Packers training camp preview: Safeties
Jul 21, 2014 at 10:46a ET
This is the eighth in a series of 14 previews leading up to the Green Bay Packers' July 26 start of camp.
TODAY'S POSITION: SAFETIES
Rating (1-to-10 scale): 6
What a mess the safety position was last season for the Green Bay Packers. No interceptions, no forced fumbles, few meaningful plays. The individual performances were so disappointing that the Packers released 2012 fourth-round Jerron McMillian late in the season and didn't give a restricted free-agent offer to M.D. Jennings (who then signed with the Chicago Bears on a one-year, minimum-dollar deal).
Morgan Burnett survived to tell the tale, but as noted in a recent story, he didn't think of it as a personal setback at all and "didn't look at it as a bad season or anything like that." Expectations were high for Burnett as he had just signed a four-year, $24.75 million contract extension before the 2013 season began. He clearly didn't live up to that, but it doesn't mean that Burnett is a bad player. He showed enough promise early in his career to earn the money that Green Bay gave him. The most important factor for Burnett is making last season the worst of his career and showing drastic improvement this season.
Burnett didn't have a bad attitude towards his former teammates (he even went so far as to call Jennings a "great NFL safety"), but as former Packers star LeRoy Butler mentioned, even a great safety won't look good if stuck next to subpar players.
Green Bay did its best this offseason to fix what it should have addressed last offseason. Rather than drafting a safety in 2013, the Packers tried to make it through with the group they had. That clearly didn't work out. Learning from that mistake, Green Bay used its first-round draft pick on Ha Ha Clinton-Dix, who many analysts and scouts believed was the best safety in the draft class (despite Calvin Pryor being picked before him). But the Packers aren't solely counting on Clinton-Dix to reverse the bad fortunes of last season. They began the process earlier this offseason of converting Micah Hyde into a safety / slot cornerback hybrid.
After the trio of Burnett, Clinton-Dix and Hyde, Green Bay has all undrafted players filling out the roster at safety. Sean Richardson has the most talent and promise among that group, as his height (6-foot-2) gives him an advantage. Chris Banjo is back for Year 2 with the team, but if he makes the roster again it will likely be more as a special teams contributor. Undrafted rookies Charles Clay and Tanner Miller will be fighting for a roster spot that is very much there for the taking.
Best position battle: Clinton-Dix vs. Hyde
The only thing that made some fans believe the Packers didn't need to draft a safety in the early rounds this year was because of the possibility that Hyde could make a successful transition. Head coach Mike McCarthy had identified Hyde as one of the team's 11-best defensive players and therefore wanted to find a way to keep the 2013 fifth-round pick on the field at all times. It made sense for Hyde to switch, too. It was a move that was widely discussed even moments after Green Bay drafted Hyde that he would play safety sooner or later. During OTAs and minicamp, it was Hyde who got the first-team reps at safety next to Burnett.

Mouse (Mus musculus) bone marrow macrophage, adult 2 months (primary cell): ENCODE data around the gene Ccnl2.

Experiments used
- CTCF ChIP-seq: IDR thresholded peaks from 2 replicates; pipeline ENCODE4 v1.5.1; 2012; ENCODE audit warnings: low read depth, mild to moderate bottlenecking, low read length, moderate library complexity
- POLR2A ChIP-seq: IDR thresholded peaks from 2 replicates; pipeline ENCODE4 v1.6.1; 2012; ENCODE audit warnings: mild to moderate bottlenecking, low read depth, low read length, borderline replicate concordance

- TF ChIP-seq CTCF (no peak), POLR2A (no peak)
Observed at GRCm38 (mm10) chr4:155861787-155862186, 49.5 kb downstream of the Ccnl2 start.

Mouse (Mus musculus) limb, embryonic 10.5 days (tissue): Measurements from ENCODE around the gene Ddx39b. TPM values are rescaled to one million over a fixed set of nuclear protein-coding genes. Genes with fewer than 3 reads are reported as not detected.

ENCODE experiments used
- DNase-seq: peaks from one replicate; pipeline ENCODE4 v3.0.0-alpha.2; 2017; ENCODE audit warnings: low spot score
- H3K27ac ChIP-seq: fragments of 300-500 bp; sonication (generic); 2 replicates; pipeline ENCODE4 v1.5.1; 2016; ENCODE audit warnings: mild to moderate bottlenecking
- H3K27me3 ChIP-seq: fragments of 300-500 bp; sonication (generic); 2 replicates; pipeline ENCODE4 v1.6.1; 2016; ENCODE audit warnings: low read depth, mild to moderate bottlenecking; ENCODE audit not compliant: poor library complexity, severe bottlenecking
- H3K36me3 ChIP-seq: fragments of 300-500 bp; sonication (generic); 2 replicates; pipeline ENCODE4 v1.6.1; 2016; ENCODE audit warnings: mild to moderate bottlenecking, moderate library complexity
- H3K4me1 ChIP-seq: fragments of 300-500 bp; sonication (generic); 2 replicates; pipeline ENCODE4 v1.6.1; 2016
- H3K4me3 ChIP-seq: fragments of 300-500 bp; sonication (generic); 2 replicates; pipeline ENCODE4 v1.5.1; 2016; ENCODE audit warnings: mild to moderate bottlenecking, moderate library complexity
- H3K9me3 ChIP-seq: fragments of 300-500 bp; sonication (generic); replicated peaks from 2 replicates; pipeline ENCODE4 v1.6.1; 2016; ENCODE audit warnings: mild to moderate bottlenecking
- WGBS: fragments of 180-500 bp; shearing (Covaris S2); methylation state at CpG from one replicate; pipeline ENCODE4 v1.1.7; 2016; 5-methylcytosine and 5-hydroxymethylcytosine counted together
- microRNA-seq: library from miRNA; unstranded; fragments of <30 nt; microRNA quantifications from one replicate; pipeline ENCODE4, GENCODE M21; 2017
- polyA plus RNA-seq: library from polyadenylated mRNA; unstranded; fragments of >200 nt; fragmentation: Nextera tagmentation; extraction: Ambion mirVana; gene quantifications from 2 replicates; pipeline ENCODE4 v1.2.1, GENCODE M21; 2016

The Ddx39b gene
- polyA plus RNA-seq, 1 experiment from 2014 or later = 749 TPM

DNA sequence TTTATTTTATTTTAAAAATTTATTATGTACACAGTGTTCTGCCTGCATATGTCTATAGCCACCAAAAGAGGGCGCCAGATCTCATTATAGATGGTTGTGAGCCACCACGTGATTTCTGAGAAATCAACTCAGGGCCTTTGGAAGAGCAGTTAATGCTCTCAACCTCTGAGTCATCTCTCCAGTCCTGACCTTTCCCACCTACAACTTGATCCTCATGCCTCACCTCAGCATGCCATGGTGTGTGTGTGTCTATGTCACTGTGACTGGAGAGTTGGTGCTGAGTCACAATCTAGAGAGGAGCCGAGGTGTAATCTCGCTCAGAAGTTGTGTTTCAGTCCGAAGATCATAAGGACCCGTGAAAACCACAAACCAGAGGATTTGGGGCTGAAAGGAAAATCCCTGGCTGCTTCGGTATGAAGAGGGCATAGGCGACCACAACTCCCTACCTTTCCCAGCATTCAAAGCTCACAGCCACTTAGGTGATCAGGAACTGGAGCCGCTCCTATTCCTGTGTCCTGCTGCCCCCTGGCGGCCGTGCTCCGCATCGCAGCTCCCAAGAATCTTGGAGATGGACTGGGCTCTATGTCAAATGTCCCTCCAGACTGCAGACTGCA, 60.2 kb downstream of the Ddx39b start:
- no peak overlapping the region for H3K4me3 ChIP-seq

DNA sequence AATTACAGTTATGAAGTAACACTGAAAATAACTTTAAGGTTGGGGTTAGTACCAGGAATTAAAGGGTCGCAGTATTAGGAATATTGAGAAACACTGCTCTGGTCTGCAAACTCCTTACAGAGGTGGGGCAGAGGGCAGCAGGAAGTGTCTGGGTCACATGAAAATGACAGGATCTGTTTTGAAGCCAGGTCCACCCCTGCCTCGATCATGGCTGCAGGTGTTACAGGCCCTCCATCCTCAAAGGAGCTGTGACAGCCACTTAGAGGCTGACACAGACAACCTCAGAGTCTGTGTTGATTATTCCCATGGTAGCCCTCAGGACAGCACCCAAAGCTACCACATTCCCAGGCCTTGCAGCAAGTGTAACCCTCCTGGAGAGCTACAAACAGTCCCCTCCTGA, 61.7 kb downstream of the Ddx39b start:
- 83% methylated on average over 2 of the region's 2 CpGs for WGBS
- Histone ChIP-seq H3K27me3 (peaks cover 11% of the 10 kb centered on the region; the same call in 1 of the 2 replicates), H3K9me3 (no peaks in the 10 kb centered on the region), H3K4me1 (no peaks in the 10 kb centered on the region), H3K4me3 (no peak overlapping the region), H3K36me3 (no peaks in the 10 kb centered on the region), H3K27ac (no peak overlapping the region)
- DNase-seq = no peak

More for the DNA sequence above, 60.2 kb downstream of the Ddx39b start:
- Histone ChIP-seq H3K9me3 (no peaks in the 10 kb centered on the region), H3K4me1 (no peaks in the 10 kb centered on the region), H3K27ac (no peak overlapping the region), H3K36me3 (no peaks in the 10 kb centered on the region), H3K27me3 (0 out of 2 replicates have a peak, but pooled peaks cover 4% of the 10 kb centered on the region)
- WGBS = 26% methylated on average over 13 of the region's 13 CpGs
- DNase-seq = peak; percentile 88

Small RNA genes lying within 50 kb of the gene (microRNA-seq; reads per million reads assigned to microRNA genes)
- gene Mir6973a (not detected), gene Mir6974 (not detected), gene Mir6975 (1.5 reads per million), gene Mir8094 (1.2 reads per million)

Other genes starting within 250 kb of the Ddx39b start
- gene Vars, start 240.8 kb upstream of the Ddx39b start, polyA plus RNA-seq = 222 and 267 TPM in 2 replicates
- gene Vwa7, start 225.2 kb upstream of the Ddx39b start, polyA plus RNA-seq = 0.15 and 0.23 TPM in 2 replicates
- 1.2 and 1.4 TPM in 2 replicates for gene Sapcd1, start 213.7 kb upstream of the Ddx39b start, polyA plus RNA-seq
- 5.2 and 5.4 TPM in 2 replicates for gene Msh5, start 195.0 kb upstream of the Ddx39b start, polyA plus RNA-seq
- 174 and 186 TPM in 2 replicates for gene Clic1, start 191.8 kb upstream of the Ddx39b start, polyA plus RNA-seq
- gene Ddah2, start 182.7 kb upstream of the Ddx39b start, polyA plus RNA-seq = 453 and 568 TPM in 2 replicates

Clinton-Dix is a very highly-touted prospect. Coming from the football powerhouse that is Alabama, he's a player that most people knew of even before the draft. Clinton-Dix didn't slide far in the draft, but there weren't many scenarios that would have seen him falling to the 21st pick like he did. But it's going to take a very impressive training camp for Clinton-Dix to be a Week 1 starter because the Packers' coaching staff loves and trusts Hyde. It's been a while since Green Bay has had a first-round pick make an impact as a rookie, but Clinton-Dix will have the opportunities to break that streak. He'll need to show up completely ready to go from the first day on in training camp to make it happen, though.
Ranking against the rest of the NFC North: 1. Lions; 2. Vikings; 3. Packers; 4. Bears
Detroit's acquisition of Glover Quin was a very good signing during the 2013 offseason. He was rated by ProFootballFocus as the NFL's 10th-best safety last season, and at age 28, he should have several good years ahead of him. The Lions had a fairly even exchange this offseason at the safety spot next to Quin, getting rid of Louis Delmas and bringing in James Ihedigbo, who's coming off a good season in Baltimore. Minnesota's Harrison Smith had a great rookie season in 2012, but his play fell off a bit last season while also being limited to eight games due to injury. Next to Smith is sixth-year Viking Jamarca Sanford, a solid-but-unspectacular player. With the addition of Clinton-Dix and the new hybrid role for Hyde, Green Bay might not be in that bad of shape. It's conceivable to believe that safety could actually be a position of strength by midseason if Burnett bounces back, if Clinton-Dix is ready for the NFL and if Hyde's switch goes well. Chicago's safety group is perhaps a bigger mess than what the Packers' was last season, at least on paper. ProFootballFocus had Chris Conte as the fourth-worst safety in the NFL last season, while the offseason addition of former Giant and Steeler Ryan Mundy is only going to improve that group somewhat.
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